Mat Valley Moose Range/Wasilla Cr. Salmon Habitat Conditions

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  • 68 Bronco
    replied
    Done Deal ?

    Wasilla Cr. Headwaters Trail construction contract has been awarded. There is at least one major surprise in store for the contractor that may be interesting to witness.
    The project will significantly impact prime moose and grouse habitat on the 'Moose' Range (no indications whatsoever this was appraised by agencies involved), but will be some improvement for fish habitat even though 'low water crossings' designed by USFWS! will still kill fish (the Matanuska Moose Range Plan specifies properly installed culverts and bridges for crossings, but that still in place plan is headed for rewrite.)
    Effective management and enforcement, as always, will continue to be an issue exacerbated by increasing traffic.

    The 'process' in getting to this juncture has been the most convoluted and exclusionary public land management administering effort as one could possibly imagine. Embarrassingly so, and a victory for unfettered access over sensitive habitat :

    http://dnr.alaska.gov/projects/las/#...orttype/detail
    Note that this is an "Early Entry" permit and that MSB has yet no easement for this project on State owned public land. Early Entry permits avoid further public process/testimony, especially in this case when 'Public Testimony' at Palmer Depot was at the end of a completed MSB Wasilla Creek Headwaters plan and was simply subject to "...any questions?." The Depot presentation was funded by a $10K grant via Mat Su Trails and Parks Foundation. ( Similar use of an Early Entry permit was employed even before the KRPUA Plan was final.)
    Inclusive stakeholder testimony for any public land plan development should be made available at or near the beginning of the 'process', as is usual. (Previous posts and available documents confirm the closed nature of this plan development.) MSB added an additional reroute (mislabeled for a considerable period as a 'temporary route') for which no public testimony has occurred.
    The Jonesville Plan, while many Moose Range trails and anadromous fish waters exist outside its physical boundaries, speaks to DNR's non-committal approach to Moose Range issues while seeking needed remedies. Calls to DNR have ranged from "... we probably won't even comment " on the Jonesville Plan, to recently posting regarding the interplay of the Moose Range Plan (https://dnr.alaska.gov/mlw/jonesville/), which is something at least.

    No final solutions, obviously, but not a stretch to say this mix is complicated and that DNR may be viewed as abdicating responsibilities for State owned public lands to Mat Su borough - outside the Jonesville Plan boundaries. Whether more public involvement is forthcoming is questionable. Three things are certain, the unattended original Moose Range Plan is still in effect and being violated even by agencies, land ownership is a matter of record, and habitats remain at risk. The concept of intact sustainable ecosystems remains absent in our resource management considerations for recognized sensitive areas.

    More information can be found on MSB's Procurement pages, the Jonesville PUA Plan docs, Wasilla Creek Headwaters Plan, and DNR web pages.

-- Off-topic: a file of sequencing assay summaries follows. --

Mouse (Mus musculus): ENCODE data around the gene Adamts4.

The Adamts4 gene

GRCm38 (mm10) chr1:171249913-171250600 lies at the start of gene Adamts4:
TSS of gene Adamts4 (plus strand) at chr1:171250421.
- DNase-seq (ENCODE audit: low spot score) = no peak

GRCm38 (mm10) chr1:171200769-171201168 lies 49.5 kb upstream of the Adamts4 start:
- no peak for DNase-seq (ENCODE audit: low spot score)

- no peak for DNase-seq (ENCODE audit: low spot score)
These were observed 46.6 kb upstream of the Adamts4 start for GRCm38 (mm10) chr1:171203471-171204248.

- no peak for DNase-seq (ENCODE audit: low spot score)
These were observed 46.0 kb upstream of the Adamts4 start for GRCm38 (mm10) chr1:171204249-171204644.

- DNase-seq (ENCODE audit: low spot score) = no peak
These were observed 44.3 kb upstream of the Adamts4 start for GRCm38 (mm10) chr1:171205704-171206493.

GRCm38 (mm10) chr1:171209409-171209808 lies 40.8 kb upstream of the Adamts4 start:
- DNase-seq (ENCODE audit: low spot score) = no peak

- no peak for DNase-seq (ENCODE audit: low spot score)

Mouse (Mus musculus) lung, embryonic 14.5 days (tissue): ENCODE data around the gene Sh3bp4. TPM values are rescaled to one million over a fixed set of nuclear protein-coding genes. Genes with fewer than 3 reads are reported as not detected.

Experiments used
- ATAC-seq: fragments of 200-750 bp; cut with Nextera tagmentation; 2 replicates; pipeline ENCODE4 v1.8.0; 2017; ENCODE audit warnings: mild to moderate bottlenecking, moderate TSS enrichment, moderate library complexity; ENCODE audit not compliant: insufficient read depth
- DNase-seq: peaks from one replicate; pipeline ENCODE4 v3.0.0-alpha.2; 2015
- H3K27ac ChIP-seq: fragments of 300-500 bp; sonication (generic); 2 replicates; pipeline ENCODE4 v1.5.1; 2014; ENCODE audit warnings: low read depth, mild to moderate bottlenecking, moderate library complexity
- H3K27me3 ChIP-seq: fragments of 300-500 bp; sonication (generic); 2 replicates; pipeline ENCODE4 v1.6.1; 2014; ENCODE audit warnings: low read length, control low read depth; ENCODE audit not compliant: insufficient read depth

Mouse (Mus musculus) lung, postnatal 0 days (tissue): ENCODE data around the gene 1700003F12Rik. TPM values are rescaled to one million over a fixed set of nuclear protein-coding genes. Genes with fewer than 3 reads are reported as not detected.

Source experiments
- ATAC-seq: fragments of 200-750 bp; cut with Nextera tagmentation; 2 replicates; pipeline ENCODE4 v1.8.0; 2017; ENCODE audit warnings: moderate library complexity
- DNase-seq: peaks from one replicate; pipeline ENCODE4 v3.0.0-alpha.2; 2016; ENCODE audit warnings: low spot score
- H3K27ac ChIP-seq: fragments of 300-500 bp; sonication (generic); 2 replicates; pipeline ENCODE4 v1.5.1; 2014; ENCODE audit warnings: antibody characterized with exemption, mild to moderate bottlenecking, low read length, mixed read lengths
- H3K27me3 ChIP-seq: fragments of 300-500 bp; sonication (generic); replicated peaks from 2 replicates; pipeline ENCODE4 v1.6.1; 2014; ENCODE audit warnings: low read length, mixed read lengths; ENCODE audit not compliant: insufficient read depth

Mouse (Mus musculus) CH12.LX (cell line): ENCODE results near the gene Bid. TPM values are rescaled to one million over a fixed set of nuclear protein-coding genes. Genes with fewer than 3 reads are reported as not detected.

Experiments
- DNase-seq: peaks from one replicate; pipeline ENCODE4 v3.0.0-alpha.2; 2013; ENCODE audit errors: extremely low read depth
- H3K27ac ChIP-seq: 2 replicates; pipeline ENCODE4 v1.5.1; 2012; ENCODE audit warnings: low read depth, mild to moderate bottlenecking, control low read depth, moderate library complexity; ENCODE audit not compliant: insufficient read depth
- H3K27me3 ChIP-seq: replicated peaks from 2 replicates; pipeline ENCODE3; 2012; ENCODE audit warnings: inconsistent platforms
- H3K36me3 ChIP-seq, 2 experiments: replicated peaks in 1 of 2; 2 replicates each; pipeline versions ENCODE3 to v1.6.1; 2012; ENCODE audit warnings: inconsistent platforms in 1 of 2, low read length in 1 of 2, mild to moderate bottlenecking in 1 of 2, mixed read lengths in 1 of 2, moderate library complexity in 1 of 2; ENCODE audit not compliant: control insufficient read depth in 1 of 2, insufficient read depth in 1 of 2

Last edited by 68 Bronco; 1 week ago.

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  • 68 Bronco
    replied
    Originally posted by Spanner View Post

    Not the one I was talking about, and the gate in question someone has removed it completely.
    Interesting - Thanks for clarifying.

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  • Spanner
    replied
    Originally posted by 68 Bronco View Post

    I reckon I'll cave and accept the duty to inform that gate has been there on the west end of the trail for decades and is utilized occasionally for reason by Div. of Habitat and Div. of Forestry - assuming that is what is being referred to and being the only one known of.
    Not the one I was talking about, and the gate in question someone has removed it completely.

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  • 68 Bronco
    replied
    Originally posted by Spanner View Post
    Interestingly someone has put up a fairly nice gate in the Moose Range on the main trail from the Murphy Road trailhead. I have double-checked with the Matsu Borough maps, and it's still public land, I will try to contact DNR next week and see if they put it up or if it is a power grab from one of the local landowners.
    I reckon I'll cave and accept the duty to inform that gate has been there on the west end of the trail for decades and is utilized occasionally for reason by Div. of Habitat and Div. of Forestry - assuming that is what is being referred to and being the only one known of.

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  • Daveinthebush
    replied
    OnX maps is great for determining land status. I tried to find my rear property marker that I have not seen in years. OnX had was able to pinpoint it within a couple of feet and with a pin pointer we found it.

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  • Spanner
    replied
    Interestingly someone has put up a fairly nice gate in the Moose Range on the main trail from the Murphy Road trailhead. I have double-checked with the Matsu Borough maps, and it's still public land, I will try to contact DNR next week and see if they put it up or if it is a power grab from one of the local landowners.

    Leave a comment:


  • 68 Bronco
    replied
    Originally posted by iofthetaiga View Post